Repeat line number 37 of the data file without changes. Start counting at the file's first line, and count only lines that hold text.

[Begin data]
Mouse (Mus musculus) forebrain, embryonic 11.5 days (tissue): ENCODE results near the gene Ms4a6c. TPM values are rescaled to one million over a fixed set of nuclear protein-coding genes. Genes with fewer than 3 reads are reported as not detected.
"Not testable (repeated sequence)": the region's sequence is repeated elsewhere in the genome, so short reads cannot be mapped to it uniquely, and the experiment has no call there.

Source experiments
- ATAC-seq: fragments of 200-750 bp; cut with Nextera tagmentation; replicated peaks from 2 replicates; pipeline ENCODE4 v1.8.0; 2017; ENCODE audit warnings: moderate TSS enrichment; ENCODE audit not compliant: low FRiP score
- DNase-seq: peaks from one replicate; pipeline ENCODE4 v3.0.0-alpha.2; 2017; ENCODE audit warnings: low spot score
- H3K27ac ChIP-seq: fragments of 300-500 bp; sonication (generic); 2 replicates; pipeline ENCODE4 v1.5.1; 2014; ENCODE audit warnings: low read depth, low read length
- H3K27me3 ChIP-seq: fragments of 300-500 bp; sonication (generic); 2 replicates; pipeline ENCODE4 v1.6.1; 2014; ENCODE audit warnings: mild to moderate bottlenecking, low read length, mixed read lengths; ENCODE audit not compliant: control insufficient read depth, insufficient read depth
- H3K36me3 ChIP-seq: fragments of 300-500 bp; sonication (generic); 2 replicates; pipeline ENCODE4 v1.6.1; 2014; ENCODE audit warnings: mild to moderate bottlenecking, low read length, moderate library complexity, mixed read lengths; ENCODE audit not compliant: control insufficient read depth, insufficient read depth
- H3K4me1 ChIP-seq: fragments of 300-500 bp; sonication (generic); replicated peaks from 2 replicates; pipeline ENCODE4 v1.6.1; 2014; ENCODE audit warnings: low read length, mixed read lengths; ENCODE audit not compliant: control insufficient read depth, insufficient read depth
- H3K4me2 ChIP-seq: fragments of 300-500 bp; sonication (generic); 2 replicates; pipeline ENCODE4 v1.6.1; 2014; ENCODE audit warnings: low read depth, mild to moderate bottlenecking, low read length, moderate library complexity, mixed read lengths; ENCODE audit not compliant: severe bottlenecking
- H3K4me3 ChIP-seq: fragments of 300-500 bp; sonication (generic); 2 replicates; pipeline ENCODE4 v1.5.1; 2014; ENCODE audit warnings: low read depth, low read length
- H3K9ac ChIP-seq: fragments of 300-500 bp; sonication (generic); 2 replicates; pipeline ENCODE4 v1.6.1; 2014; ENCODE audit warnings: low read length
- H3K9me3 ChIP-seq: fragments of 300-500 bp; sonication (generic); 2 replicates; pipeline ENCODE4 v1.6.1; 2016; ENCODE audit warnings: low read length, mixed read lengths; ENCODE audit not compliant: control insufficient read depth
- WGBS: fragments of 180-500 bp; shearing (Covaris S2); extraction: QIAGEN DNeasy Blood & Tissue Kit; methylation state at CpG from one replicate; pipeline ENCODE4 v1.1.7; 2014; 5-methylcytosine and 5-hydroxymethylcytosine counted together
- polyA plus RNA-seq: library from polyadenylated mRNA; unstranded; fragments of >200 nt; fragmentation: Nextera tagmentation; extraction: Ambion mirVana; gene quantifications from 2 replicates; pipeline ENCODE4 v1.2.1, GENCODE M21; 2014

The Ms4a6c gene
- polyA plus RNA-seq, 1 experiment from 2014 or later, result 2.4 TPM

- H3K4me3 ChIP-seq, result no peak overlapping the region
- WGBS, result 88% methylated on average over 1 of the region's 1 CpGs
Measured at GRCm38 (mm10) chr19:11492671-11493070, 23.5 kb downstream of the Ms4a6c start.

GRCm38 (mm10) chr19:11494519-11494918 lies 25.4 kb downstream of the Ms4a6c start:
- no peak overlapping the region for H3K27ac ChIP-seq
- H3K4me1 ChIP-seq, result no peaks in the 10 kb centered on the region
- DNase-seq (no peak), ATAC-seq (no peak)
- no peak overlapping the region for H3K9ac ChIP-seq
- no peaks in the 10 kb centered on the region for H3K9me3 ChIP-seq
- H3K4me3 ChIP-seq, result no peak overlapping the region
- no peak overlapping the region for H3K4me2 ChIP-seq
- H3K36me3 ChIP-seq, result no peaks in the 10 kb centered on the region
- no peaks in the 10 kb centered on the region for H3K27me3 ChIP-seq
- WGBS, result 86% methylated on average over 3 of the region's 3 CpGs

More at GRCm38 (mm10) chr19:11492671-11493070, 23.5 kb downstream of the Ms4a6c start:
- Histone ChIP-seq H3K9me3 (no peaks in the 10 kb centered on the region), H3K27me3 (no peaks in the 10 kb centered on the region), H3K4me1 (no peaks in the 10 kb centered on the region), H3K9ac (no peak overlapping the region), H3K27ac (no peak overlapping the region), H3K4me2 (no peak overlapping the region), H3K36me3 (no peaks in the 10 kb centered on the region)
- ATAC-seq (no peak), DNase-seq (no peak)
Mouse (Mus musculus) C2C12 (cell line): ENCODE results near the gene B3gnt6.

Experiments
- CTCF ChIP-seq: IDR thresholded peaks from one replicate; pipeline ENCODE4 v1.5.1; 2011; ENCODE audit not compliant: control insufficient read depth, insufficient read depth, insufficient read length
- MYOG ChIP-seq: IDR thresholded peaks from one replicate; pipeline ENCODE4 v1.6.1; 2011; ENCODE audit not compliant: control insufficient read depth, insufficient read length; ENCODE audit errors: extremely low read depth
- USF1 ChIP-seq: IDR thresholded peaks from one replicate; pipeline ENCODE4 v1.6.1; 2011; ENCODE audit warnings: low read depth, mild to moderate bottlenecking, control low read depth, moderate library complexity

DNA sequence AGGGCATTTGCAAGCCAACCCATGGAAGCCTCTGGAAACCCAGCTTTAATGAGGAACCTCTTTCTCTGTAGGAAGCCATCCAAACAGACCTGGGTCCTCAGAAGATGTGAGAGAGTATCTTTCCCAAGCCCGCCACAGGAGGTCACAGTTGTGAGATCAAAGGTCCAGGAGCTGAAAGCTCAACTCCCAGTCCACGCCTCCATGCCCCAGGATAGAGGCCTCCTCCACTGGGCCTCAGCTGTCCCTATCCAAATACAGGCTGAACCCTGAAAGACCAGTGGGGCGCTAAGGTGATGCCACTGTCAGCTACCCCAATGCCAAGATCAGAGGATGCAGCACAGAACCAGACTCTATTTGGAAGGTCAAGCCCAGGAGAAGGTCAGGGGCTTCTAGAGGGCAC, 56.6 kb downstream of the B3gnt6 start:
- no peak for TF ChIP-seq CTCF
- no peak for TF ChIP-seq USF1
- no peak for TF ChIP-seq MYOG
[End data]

- CTCF ChIP-seq: IDR thresholded peaks from one replicate; pipeline ENCODE4 v1.5.1; 2011; ENCODE audit not compliant: control insufficient read depth, insufficient read depth, insufficient read length